Flash drive manufacturers warn: Hackers can decrypt ‘secure’ USB sticks

Flash drive manufacturers warn: Hackers can decrypt 'secure' USB sticks

Here’s some news that might cause concern for some users of hardware-encrypted USB memory sticks.

Many companies and individuals use thumb drives equipped with hardware-based encryption to secure their sensitive data. This is sensible as there have been far too many instances of USB sticks being lost containing confidential patient records, school children and records relating to US soliders serving in Afghanistan and Iraq.

Even plans for secret troop movements stored on memory sticks have been lost on the floor of a nightclub.

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In fact, if you can think of a type of personal sensitive information – chances are that someone, somewhere, has lost it on a USB stick.

So having a thumb drive that automatically encrypts the data contained upon it is a good idea, as it will mean that even if you do lose your USB stick in the back of a taxi or down the side of the sofa that identity thieves won’t be able to do anything with the sensitive information contained upon it.

What’s going to be causing some anxiety amongst IT teams is that SanDisk has issued a security bulletin explaining that versions of its Cruzer Enterprise flash drive contain a vulnerability that could allow unauthorised parties to access encrypted data on your USB stick. SanDisk’s alert was at pains to point out that the the flaw was not in the drive’s hardware or firmware, but in the accompanying code that runs on the user’s computer.

Kingston Technology has also chimed in with its own security advisory (presumably based upon the same vulnerability) regarding the potential for hackers to access encrypted on some of its USB drives too. Kingston’s advisory doesn’t provide much information other than advising affected customers to contact their technical support team for an update, but does explain that a “skilled person with the proper tools and physical access to the drives may be able to gain unauthorized access to data”.

A similar warning has also been published by Verbatim.

According to a report in The H, the vulnerability was discovered by SySS, a German penetration testing firm, and revolves around a fairly elementary loophole in the way the flash drives handle passwords.

SySS discovered that, regardless of the password being used, the Windows access control program ultimately sent the same sequence of bytes to the drive to “unlock” it. Thus, SySS were able to write a program that sent the “unlock” code regardless of the password entered, and gain immediate access to the flash drive’s entire contents.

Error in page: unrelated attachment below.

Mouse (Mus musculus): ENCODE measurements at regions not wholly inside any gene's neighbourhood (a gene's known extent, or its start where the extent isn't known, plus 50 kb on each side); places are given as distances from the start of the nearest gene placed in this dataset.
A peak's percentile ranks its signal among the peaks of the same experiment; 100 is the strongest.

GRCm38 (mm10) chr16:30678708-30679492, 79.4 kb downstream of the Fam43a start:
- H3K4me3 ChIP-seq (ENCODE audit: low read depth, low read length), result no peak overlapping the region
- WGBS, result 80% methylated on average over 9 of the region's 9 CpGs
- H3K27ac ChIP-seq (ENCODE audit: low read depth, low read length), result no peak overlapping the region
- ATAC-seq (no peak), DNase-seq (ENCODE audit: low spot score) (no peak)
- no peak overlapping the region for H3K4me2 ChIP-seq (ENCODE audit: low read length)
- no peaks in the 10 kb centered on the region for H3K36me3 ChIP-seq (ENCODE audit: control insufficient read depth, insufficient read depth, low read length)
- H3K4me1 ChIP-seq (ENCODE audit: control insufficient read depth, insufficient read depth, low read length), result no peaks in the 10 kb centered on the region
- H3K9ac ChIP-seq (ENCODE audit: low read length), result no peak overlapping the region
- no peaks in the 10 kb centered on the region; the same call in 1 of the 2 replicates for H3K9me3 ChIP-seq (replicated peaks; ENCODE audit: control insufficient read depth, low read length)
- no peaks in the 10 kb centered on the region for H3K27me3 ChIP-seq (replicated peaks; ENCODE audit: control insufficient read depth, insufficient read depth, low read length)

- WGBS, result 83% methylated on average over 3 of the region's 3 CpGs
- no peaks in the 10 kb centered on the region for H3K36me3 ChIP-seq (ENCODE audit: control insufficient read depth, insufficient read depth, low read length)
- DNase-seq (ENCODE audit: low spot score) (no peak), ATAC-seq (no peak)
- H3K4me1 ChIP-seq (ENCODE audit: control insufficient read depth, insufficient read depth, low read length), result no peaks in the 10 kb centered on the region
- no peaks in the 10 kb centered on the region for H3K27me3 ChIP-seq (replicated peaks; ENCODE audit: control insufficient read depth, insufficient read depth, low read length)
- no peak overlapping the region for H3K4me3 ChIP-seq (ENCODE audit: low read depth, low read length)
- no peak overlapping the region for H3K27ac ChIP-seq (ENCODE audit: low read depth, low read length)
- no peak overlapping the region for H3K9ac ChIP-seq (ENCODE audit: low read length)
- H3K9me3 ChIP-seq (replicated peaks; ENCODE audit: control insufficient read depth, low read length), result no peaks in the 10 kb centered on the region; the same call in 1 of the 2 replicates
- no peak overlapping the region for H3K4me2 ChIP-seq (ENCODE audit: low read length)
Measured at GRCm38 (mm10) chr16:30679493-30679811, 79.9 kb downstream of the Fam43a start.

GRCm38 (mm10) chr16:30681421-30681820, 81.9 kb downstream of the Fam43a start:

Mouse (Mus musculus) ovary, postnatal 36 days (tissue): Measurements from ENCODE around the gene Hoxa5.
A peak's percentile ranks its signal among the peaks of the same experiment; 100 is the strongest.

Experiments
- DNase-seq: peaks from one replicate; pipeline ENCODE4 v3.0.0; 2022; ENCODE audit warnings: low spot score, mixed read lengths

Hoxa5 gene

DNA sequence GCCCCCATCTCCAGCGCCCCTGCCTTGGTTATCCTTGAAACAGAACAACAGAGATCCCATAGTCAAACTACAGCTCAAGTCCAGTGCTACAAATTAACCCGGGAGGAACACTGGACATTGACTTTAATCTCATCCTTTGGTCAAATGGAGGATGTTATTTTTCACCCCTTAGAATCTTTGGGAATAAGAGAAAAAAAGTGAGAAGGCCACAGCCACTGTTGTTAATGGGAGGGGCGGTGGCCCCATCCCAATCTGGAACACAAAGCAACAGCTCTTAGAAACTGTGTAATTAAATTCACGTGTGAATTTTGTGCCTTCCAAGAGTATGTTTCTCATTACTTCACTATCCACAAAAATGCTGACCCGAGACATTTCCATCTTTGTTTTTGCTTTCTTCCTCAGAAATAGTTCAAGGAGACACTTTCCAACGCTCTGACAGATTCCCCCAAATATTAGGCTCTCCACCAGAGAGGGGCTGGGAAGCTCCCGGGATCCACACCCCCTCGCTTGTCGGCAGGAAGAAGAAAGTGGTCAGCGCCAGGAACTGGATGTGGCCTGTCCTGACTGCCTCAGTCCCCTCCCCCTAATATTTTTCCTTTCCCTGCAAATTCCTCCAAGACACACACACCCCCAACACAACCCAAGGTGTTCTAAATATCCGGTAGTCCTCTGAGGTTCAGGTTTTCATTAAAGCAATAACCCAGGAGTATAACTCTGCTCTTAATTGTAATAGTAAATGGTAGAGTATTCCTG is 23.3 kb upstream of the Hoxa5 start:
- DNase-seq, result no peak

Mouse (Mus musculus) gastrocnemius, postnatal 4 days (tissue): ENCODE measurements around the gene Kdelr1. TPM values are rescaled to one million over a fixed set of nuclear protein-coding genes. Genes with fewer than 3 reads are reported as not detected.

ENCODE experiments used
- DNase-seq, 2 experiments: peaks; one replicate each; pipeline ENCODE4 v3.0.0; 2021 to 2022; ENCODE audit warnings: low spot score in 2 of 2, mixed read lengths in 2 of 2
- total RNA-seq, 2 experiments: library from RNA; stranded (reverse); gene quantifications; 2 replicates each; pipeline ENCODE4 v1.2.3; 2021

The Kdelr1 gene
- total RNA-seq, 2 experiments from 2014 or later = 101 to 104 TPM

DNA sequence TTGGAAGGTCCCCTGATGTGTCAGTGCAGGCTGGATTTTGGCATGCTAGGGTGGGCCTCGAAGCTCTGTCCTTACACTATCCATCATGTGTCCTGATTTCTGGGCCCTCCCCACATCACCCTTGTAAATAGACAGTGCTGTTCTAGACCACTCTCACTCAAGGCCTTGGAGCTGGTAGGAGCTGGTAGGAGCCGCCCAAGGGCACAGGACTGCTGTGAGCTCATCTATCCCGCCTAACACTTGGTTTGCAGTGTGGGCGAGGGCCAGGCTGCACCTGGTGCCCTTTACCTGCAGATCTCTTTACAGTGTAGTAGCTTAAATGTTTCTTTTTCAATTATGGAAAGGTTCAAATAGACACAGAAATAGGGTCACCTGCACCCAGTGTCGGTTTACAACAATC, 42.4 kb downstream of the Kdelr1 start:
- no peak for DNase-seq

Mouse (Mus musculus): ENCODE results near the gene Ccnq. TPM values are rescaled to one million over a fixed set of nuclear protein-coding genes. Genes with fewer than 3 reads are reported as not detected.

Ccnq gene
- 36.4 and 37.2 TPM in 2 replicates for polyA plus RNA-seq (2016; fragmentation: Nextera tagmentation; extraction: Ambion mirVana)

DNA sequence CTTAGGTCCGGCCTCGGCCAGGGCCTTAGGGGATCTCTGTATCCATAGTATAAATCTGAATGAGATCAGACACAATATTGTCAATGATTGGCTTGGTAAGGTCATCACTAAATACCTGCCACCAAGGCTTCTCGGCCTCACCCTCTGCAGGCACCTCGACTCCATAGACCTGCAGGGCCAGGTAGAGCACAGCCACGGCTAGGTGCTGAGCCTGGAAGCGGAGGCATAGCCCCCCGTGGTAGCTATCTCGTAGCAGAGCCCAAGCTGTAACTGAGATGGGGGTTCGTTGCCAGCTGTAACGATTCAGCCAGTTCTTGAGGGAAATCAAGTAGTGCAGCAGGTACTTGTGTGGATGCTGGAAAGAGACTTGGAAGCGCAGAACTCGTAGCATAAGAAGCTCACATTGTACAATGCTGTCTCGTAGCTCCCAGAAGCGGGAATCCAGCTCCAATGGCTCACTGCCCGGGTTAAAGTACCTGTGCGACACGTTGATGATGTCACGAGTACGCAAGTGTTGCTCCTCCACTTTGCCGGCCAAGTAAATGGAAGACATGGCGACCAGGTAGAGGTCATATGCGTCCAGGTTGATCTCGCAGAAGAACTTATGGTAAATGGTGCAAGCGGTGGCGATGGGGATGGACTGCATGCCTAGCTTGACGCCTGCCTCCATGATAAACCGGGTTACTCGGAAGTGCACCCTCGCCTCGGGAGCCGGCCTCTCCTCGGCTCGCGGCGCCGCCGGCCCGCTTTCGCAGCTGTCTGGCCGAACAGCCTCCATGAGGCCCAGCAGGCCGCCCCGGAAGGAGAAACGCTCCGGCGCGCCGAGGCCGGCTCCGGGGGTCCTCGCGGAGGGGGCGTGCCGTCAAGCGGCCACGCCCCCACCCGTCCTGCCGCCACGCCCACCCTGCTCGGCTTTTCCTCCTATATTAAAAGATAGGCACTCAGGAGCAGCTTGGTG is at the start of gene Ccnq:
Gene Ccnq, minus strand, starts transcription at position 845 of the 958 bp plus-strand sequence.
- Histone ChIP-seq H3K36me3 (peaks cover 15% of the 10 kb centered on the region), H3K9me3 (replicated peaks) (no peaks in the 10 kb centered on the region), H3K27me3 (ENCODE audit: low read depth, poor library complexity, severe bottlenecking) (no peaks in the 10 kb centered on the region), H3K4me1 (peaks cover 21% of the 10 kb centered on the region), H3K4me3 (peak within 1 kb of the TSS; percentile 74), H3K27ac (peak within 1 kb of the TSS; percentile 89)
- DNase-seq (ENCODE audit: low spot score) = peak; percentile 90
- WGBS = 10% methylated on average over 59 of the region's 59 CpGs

Frankly, it’s pretty shameful that these so-called secure drives should be vulnerable to this kind of attack. Clearly if someone inside your organisation, or an attacker with your firm in his gunsights, was interested in reading confidential information held on an encrypted USB stick then this would be a very attractive method of attack (if they could gain physical access to the device, of course).

So far the drives said to be affected by the security flaw are:

  • Cruzer Enterprise USB flash drive, CZ22 (1GB, 2GB, 4GB, 8GB)
  • Cruzer Enterprise FIPS Edition USB flash drive, CZ32 (1GB, 2GB, 4GB, 8GB)
  • Cruzer Enterprise with McAfee USB flash drive, CZ38 (1GB, 2GB, 4GB, 8GB)
  • Cruzer Enterprise FIPS Edition with McAfee USB flash drive, CZ46 (1GB, 2GB, 4GB, 8GB)
  • Kingston DataTraveler BlackBox (DTBB)
  • Kingson DataTraveler Secure – Privacy Edition (DTSP)
  • Kingson DataTraveler Elite – Privacy Edition (DTEP)
  • Verbatim Corporate Secure USB Flash Drive (1GB, 2GB, 4GB, 8GB)
  • Verbatim Corporate Secure FIPS Edition USB Flash Drives (1GB, 2GB, 4GB, 8GB)

No-one is denying that USB memory sticks are useful. But, if they are going to carry sensitive information, then proper secure encryption must be used. And if you haven’t already done so, put in place a policy which can detect and block unauthorised use of removable storage devices.

Graham Cluley is an award-winning keynote speaker who has given presentations around the world about cybersecurity, hackers, and online privacy. A veteran of the computer security industry since the early 1990s, he wrote the first ever version of Dr Solomon's Anti-Virus Toolkit for Windows, makes regular media appearances, and is the co-host of the popular "Smashing Security" podcast. Follow him on Twitter, Mastodon, Threads, Bluesky, or drop him an email.

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